The Local Government and Social Care Ombudsman say that an elderly man’s stepdaughter “was not allowed to spend proper time” with him before he died because Rotherham Council “decided at face value she was a risk, following a safeguarding referral”.
According to the ombudsman, the man in question, known as Mr P, had dementia and had been cared for in his home for five years by Miss X, who considered Mr P to be her step-father.
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A statement from the ombudsman said that after a hospital stay, social workers decided the man should be moved to a care home because of concerns for his safety between care calls.
The council received information that the stepdaughter and her mother, Mrs Y, described by the ombudsman as a “close friend of Mr P”, were “trying to stop the man from going to the care home as they believed he was better off in his own home”.
“The council told the hospital and the care home not to disclose any information about the man to Miss X and Mrs Y, because of safeguarding concerns. The care home spoke to Miss X and told her police would be called if they tried to visit,” added the ombudsman’s statement.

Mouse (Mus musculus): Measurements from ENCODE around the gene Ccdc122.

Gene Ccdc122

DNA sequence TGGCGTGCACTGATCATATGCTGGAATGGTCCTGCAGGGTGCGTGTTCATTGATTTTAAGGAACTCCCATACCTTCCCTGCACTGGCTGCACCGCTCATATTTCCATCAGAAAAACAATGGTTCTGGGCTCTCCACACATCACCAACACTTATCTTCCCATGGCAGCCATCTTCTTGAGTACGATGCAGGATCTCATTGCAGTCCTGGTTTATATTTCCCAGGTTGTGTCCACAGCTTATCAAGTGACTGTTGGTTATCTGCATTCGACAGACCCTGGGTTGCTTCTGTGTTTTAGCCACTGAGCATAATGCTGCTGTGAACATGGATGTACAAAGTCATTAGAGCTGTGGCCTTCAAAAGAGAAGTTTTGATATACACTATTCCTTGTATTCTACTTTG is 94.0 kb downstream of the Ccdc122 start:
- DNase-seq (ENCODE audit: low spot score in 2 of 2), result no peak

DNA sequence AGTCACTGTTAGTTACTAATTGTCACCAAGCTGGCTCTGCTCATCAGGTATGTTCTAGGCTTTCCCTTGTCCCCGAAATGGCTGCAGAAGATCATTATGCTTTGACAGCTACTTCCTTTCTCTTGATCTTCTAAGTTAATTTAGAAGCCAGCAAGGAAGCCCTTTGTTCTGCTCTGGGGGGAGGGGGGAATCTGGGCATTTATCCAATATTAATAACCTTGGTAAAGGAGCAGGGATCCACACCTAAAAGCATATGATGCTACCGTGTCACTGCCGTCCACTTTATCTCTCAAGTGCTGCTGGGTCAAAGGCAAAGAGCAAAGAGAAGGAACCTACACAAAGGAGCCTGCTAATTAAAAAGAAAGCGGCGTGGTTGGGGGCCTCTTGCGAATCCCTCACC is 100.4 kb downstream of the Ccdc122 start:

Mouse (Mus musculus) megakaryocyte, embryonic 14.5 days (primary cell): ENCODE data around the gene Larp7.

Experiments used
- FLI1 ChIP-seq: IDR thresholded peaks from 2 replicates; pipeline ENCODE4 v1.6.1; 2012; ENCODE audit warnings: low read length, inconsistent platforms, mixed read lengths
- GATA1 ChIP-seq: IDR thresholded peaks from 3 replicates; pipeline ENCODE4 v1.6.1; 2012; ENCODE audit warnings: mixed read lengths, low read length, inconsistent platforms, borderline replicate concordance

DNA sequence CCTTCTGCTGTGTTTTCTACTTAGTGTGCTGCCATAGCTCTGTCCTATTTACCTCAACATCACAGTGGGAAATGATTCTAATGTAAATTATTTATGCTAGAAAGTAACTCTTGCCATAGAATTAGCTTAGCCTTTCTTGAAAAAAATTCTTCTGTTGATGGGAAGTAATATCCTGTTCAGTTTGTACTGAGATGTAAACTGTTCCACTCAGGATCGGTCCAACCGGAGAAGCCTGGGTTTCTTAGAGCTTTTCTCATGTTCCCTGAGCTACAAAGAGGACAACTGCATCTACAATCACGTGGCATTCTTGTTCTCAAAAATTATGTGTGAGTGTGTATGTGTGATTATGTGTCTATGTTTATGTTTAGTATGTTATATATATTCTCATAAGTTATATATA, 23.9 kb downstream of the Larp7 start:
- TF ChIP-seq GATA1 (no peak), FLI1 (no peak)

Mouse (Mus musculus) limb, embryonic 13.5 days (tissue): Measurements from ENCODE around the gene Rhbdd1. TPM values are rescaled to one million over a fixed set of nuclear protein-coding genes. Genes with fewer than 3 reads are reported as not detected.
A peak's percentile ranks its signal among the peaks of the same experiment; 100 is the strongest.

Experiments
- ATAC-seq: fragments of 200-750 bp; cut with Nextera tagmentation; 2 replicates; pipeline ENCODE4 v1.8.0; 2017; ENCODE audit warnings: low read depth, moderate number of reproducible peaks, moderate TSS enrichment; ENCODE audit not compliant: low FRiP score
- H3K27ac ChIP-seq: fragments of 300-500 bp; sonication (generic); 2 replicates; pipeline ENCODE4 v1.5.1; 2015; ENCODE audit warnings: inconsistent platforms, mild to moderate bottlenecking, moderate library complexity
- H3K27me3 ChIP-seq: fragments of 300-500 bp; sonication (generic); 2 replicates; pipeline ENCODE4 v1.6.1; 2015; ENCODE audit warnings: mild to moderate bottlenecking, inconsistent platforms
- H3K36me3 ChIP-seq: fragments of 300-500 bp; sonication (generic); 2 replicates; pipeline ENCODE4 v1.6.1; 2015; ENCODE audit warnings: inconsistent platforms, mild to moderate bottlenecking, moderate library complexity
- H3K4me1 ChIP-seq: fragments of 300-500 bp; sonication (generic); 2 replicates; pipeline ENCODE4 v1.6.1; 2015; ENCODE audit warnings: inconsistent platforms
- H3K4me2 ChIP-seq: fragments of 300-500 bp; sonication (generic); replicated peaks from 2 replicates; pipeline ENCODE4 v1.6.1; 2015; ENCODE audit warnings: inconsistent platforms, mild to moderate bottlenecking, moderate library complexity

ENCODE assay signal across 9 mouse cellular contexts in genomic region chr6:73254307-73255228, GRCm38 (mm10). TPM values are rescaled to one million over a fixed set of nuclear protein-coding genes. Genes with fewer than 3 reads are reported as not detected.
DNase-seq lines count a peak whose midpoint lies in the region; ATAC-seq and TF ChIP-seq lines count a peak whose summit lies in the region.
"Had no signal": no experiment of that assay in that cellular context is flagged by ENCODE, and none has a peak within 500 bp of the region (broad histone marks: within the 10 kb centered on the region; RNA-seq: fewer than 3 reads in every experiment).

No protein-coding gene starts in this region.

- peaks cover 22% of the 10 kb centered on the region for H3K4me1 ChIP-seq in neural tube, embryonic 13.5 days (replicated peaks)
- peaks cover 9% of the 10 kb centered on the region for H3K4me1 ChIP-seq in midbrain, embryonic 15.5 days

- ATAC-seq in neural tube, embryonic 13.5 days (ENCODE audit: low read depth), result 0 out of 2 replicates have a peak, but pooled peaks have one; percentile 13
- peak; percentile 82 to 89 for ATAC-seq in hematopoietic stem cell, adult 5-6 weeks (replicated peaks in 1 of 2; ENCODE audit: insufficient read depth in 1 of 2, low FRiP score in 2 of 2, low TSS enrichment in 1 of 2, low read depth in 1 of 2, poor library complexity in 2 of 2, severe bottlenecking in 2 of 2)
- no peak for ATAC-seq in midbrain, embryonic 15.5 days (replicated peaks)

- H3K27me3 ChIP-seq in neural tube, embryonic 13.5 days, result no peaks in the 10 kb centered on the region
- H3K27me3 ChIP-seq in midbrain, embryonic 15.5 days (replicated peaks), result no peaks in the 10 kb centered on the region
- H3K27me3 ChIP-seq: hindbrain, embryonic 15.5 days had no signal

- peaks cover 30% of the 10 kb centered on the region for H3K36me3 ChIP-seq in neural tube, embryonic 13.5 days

“Some days later, when she tried to find out why she had been stopped from seeing him, Miss X discovered her stepfather was on end-of-life care.”
“The next day the council allowed the stepdaughter and her mother to have 30-minute supervised visits. Three days later the man died.”
The ombudsman added that the council “did not consider whether it was appropriate to consult with the women about the man’s care”.
Michael King, Local Government and Social Care Ombudsman, said: “I’m pleased the council has agreed to my recommendations and hope it will take a more open-minded view when making decisions about families’ circumstances in future.”
RMBC agreed to apologise to the women and pay them £600 each for the distress and uncertainty caused.
Rotherham Council’s chief executive, Sharon Kemp, said that the council has provided its “sincerest apologies for the distress suffered as a result of the way in which we dealt with the issues that those involved raised at what was a particularly difficult time”.
“We recognise the distress caused.
“The council strives to do our best to make sure that we deliver the best service possible to those we serve. We are sorry that we fell short of what those involved had a right to expect and what we expect of ourselves.
“We understand that as well as the apology those involved will want to be reassured that their experience improves services for others.
“The Ombudsman has provided the Council with clear actions to undertake. We have added to this, produced an action plan and are on track towards completion.
“This will be reported to our audit committee on April 12 to enable councillors to monitor implementation and oversee the improvements.”